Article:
Natural gas in the trucking industry has a high level of awareness, but carriers still recognize obstacles, says a new study from PLS Logistics Services.
"The survey results appear to be a mixed bag for natural gas supporters," says PLS Chairman and CEO Greg Burns. "On the one hand, LNG (liquified natural gas) is clearly on the radar and is being actively evaluated by some of the largest trucking companies in the industrial sector. On the other hand, less than 10% of senior executives currently believe LNG will be widely adopted of over-the-road trucking."
To determine the potential of LNG vehicle use for industrial freight (any type of heavy load for the industrial manufacturing sector, including industries such as metals, oil and gas, mining, building/construction materials and automotive), PLS Logistics surveyed senior executives at 100 industrial freight carriers. Most carriers surveyed had a fleet size over 50 power units.
Although respondents were generally aware of LNG-powered vehicles, 72% felt that the technology had limited adoption potential for industrial freight.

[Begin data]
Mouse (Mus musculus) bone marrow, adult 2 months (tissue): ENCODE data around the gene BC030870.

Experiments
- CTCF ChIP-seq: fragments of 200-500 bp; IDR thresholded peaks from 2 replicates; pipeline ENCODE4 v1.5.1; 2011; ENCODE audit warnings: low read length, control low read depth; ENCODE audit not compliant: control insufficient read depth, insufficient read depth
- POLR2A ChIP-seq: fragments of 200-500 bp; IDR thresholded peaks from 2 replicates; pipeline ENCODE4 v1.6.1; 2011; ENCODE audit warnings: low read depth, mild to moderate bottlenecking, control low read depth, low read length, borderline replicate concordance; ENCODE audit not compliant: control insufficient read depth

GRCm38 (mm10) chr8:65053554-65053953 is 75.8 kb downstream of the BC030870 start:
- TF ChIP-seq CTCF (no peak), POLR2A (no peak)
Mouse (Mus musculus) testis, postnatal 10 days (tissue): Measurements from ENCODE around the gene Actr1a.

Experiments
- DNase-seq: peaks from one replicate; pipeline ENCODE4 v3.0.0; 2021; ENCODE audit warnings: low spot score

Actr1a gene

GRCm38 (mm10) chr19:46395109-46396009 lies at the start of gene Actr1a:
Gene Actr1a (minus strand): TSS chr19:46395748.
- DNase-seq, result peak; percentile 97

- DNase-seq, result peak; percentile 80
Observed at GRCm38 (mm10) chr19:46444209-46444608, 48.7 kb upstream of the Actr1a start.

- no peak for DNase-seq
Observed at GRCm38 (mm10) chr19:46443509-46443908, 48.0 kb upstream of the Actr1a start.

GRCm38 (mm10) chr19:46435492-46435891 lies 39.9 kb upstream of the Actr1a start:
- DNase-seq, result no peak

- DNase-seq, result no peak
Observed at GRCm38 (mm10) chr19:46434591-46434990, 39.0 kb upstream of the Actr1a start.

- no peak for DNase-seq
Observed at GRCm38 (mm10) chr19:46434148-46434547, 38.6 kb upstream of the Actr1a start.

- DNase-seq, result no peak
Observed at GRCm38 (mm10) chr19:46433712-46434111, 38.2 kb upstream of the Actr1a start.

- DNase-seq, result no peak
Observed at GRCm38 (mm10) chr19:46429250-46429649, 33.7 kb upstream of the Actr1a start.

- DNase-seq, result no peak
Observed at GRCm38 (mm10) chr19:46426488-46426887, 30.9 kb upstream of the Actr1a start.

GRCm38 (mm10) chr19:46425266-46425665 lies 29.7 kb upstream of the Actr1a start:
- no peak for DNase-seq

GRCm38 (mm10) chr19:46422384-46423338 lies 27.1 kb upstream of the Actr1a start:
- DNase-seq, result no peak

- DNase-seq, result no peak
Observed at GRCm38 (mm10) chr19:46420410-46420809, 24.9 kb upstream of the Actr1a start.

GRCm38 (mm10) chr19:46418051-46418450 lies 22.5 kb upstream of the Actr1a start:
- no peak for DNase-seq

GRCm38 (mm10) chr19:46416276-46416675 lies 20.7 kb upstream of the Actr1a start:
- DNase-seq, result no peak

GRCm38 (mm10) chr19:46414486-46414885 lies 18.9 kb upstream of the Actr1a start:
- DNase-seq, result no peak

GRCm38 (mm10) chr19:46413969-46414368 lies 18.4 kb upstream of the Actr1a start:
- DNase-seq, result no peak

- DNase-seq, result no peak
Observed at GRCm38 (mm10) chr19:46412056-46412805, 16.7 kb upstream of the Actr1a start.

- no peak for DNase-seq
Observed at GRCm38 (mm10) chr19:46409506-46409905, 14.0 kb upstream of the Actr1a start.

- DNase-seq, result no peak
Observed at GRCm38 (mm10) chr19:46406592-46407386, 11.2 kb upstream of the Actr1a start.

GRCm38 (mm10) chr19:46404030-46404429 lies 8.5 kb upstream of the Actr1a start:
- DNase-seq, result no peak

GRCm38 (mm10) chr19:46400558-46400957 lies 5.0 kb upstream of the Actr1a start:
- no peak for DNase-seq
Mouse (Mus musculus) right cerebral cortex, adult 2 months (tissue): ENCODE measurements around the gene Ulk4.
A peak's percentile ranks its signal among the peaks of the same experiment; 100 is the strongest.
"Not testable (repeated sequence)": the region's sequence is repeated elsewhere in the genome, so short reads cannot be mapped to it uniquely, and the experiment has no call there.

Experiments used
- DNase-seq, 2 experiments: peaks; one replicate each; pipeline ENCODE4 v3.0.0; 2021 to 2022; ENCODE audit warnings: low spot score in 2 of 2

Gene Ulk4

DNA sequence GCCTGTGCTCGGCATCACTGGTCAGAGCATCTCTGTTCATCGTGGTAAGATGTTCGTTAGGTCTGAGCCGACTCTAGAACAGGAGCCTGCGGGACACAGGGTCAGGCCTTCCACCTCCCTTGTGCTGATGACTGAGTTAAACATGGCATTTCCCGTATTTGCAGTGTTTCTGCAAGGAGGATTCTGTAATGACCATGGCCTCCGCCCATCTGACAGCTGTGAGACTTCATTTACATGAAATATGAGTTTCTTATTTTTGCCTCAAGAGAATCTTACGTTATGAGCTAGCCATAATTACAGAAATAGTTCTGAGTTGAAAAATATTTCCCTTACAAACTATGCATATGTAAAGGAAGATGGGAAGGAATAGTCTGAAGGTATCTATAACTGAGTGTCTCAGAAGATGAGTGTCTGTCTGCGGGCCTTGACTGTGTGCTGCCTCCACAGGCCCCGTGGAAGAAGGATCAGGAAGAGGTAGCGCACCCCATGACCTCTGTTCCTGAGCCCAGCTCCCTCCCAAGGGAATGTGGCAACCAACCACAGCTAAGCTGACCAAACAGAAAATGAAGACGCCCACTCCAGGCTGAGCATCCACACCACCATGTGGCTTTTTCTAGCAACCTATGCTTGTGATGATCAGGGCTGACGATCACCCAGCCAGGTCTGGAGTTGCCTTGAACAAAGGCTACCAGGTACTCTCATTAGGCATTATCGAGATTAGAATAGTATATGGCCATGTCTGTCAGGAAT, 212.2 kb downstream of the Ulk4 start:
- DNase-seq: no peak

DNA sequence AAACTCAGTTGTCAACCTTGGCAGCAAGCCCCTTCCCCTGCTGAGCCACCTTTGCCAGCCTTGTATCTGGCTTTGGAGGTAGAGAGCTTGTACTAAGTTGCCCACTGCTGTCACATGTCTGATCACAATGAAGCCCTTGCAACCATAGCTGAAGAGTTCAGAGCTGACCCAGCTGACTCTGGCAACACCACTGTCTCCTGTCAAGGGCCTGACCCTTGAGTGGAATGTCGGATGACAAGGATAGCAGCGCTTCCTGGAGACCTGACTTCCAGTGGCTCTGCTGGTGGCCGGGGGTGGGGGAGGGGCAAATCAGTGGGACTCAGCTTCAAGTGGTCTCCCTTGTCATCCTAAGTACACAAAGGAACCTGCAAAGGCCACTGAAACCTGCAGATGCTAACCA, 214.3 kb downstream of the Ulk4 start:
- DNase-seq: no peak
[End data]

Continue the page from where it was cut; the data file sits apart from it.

Survey results also indicated that carriers are under no pressure from customers to move toward cleaner LNG vehicles. Just 3% of carriers say that their customers are actively promoting adoption by their carrier base.
With predicted adoption rates low, survey respondents were asked about the primary barriers to adoption. Topping the list, at 53.6%, was the inadequacy of the LNG refueling infrastructure. As of February 2012, there were just 46 public LNG stations across the U.S., according to the U.S. Department of Energy.
Clean Energy Fuels has raised $450 million and plans to build 150 LNG stations along what it calls "America's natural gas highway" - a pre-defined corridor of heavy volume freight traffic. The goal of the project, done in partnership with Pilot Flying J travel centers, is to establish stations 250-300 miles apart.
The next biggest barrier to adoption (23.2%) was the higher cost of LNG vehicles, currently $30,000-$50,000 more than diesel.
Incentives are being discussed to mitigate this increased capital expense. In January, Clean Energy and Navistar announced a partnership to provide leases that effectively eliminate the equipment cost differential if the carrier signs a long-term fuel agreement with Clean Energy. The fuel would be purchased at a guaranteed minimum discount to diesel.
Currently, there are bills in both the House and Senate that promote tax incentives for the purchase of LNG vehicles, and President Obama has announced his support for the legislation.
The U.S. is producing natural gas at record rates. Production from shale alone is expected to increase 41% by 2020. This supply increase, combined with lower demand due to the warm winter in 2012, has driven natural gas prices to a 10-year low.